Henri-Georges Clouzot: The Cinema of Disenchantment

January 12, 2012 – February 4, 2012
Pacific Film Archive

Tempered by the pessimism of war-torn France, director Henri-Georges Clouzot’s brand of hard-edged realism made for gripping genre films, often mysteries and thrillers, that contained within them a near-misanthropic vision of man. Yet his best-remembered works, the dread-inducing The Wages of Fear (1953) and Diabolique (1955), have a paradoxical sympathy for their characters, a sympathy based upon the recognition that when left to our own devices, we will helplessly choose the baser path.

Clouzot’s virtuosic way with suspense, often tinged with sardonic humor, earned him the title “French Hitchcock,” yet many of his finest criminal concoctions find greater affinity with French-coined film noir and its scenic foreboding, distracted cynicism, and dim view of human desire. Not even love gets a cautious embrace from this dry-eyed existentialist who seemed to think that la petite mort naturally leads to its grand conclusion and released a string of pearls, dangling amour fou before us with Manon (1949), La vérité (1960), and Woman in Chains (1968).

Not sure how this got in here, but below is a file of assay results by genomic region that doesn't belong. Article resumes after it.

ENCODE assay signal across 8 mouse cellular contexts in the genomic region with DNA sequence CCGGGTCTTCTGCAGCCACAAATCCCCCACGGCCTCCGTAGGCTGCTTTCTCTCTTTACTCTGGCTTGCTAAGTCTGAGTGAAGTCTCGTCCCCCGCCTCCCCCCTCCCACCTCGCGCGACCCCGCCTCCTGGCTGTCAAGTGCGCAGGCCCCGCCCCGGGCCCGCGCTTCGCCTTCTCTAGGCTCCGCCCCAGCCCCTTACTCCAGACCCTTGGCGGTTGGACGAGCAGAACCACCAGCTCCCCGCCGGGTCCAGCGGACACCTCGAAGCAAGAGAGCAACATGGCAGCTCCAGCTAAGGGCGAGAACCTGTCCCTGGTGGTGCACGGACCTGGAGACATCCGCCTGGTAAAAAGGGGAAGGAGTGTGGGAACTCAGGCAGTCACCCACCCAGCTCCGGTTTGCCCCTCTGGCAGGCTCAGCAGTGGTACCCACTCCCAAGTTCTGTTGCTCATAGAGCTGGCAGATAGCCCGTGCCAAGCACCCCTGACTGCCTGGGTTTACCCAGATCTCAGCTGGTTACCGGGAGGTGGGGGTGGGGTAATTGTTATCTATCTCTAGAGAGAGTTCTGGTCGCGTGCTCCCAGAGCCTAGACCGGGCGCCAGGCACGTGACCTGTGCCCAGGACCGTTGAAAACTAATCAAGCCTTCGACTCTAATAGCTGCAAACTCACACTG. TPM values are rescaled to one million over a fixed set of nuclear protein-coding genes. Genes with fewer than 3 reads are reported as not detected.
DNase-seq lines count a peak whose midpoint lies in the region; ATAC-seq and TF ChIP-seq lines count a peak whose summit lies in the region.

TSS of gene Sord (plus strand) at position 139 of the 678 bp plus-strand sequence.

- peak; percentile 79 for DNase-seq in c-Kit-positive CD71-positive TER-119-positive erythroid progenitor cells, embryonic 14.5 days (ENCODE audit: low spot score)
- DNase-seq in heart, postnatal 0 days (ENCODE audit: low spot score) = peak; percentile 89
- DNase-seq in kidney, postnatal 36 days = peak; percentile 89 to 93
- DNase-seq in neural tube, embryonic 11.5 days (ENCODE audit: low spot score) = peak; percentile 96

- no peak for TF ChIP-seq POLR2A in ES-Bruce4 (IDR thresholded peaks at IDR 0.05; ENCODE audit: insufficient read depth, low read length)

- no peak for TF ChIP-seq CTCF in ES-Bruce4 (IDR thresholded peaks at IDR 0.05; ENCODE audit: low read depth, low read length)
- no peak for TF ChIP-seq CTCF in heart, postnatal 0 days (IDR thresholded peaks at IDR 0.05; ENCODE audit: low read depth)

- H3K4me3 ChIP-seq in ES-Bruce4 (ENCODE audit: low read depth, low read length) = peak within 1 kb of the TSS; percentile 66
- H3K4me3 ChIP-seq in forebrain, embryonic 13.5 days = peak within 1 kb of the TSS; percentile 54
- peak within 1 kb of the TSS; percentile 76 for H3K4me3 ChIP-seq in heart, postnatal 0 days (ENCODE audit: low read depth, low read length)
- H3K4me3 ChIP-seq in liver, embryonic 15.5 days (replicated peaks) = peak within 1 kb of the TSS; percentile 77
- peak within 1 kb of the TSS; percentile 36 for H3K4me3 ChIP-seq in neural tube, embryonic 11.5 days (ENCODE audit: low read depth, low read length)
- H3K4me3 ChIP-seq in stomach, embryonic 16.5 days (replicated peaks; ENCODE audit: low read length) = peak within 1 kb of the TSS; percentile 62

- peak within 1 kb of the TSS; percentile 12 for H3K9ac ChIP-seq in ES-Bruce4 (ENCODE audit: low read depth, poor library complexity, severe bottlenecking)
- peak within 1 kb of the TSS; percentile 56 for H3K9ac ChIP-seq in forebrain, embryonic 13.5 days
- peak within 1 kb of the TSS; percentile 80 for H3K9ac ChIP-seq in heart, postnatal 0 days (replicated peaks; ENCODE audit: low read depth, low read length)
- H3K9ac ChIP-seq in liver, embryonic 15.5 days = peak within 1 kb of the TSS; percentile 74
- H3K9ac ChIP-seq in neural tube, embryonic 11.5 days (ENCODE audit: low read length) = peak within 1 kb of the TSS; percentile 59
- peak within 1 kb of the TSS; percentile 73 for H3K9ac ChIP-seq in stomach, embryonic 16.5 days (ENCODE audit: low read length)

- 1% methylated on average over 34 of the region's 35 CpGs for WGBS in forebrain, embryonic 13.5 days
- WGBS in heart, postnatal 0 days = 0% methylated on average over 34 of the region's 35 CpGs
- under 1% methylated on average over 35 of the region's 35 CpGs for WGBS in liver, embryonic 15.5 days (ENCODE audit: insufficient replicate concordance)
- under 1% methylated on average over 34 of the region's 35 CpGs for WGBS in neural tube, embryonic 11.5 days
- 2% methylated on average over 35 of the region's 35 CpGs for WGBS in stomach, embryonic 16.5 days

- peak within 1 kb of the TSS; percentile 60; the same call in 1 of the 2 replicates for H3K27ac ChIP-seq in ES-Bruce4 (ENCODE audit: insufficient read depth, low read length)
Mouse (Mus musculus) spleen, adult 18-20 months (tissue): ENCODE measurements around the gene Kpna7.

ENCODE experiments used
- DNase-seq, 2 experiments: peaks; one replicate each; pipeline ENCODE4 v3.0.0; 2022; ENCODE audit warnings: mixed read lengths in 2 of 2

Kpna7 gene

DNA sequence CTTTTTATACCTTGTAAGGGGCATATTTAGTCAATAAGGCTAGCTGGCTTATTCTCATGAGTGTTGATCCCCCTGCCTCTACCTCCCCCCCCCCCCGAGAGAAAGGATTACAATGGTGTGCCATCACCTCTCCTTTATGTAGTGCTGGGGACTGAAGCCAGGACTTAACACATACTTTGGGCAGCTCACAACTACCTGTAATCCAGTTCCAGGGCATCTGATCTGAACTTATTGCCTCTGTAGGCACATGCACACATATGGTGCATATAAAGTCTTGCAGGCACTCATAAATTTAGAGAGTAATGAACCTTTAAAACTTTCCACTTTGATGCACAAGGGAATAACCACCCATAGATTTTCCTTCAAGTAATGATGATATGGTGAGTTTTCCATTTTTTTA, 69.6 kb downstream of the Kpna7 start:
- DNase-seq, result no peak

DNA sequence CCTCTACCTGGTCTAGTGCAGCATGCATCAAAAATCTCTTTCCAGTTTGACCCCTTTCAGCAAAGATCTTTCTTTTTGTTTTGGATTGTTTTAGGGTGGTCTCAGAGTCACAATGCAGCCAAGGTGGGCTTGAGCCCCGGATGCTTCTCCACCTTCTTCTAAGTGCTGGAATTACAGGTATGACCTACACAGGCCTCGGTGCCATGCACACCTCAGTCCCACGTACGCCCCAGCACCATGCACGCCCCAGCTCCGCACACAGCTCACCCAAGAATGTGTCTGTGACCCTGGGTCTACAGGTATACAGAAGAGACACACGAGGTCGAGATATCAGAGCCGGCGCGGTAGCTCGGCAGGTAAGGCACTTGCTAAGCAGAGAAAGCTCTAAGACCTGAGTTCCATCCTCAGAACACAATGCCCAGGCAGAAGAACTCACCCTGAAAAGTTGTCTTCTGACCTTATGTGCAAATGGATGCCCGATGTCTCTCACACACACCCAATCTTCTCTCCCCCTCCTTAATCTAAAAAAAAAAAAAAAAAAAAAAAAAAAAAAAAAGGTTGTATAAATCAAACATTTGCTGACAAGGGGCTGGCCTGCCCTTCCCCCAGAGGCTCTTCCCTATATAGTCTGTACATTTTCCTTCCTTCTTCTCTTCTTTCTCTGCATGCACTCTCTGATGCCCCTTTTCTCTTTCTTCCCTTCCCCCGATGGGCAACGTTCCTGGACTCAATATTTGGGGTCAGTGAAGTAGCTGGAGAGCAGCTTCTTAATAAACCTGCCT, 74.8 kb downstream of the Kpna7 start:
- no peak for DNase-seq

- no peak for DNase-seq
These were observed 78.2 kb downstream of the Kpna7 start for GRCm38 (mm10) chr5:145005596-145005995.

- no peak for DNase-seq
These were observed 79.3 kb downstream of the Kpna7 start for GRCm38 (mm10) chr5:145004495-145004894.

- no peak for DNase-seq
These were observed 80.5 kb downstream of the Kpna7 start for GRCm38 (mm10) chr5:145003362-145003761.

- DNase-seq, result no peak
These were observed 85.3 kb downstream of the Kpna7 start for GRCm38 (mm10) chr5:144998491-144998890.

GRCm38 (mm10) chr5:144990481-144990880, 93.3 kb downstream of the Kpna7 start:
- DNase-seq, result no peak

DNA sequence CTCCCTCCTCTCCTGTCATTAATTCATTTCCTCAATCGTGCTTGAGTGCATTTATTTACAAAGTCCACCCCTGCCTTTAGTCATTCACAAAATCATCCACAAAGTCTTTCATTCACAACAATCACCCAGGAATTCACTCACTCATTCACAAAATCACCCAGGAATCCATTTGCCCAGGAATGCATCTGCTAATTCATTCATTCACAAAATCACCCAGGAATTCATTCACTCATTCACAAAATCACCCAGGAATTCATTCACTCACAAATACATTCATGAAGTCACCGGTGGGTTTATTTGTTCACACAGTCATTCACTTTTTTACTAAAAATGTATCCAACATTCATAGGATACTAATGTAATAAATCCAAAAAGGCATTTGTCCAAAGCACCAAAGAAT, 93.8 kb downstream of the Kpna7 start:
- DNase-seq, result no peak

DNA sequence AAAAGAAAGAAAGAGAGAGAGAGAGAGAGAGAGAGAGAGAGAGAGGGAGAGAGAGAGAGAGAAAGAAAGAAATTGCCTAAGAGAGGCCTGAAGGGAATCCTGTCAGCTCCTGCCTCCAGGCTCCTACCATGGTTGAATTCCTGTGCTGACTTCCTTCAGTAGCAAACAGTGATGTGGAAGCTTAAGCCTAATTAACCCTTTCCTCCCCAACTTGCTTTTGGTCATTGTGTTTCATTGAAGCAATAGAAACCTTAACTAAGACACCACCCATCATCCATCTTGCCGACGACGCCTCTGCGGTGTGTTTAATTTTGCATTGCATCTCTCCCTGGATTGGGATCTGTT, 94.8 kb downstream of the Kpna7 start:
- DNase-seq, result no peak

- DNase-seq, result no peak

From his self-assured first feature, The Murderer Lives at Number 21 (1942), with its houseful of quirky suspects, through the ravenous Le corbeau (1943) and its contagion of accusation, to The Spies (1958), in which Cold War conflicts play out in a psychiatric ward, Clouzot has given us beautifully detailed and dispatched dramas that inspect the inky depths of society while lavishing us with the ironic pleasures of dread and disquiet. Don’t miss this chance to look in the darker corners of Clouzot’s career.

The Full Program

With the support of the Cultural Services of the General Consulate of France in San Francsico


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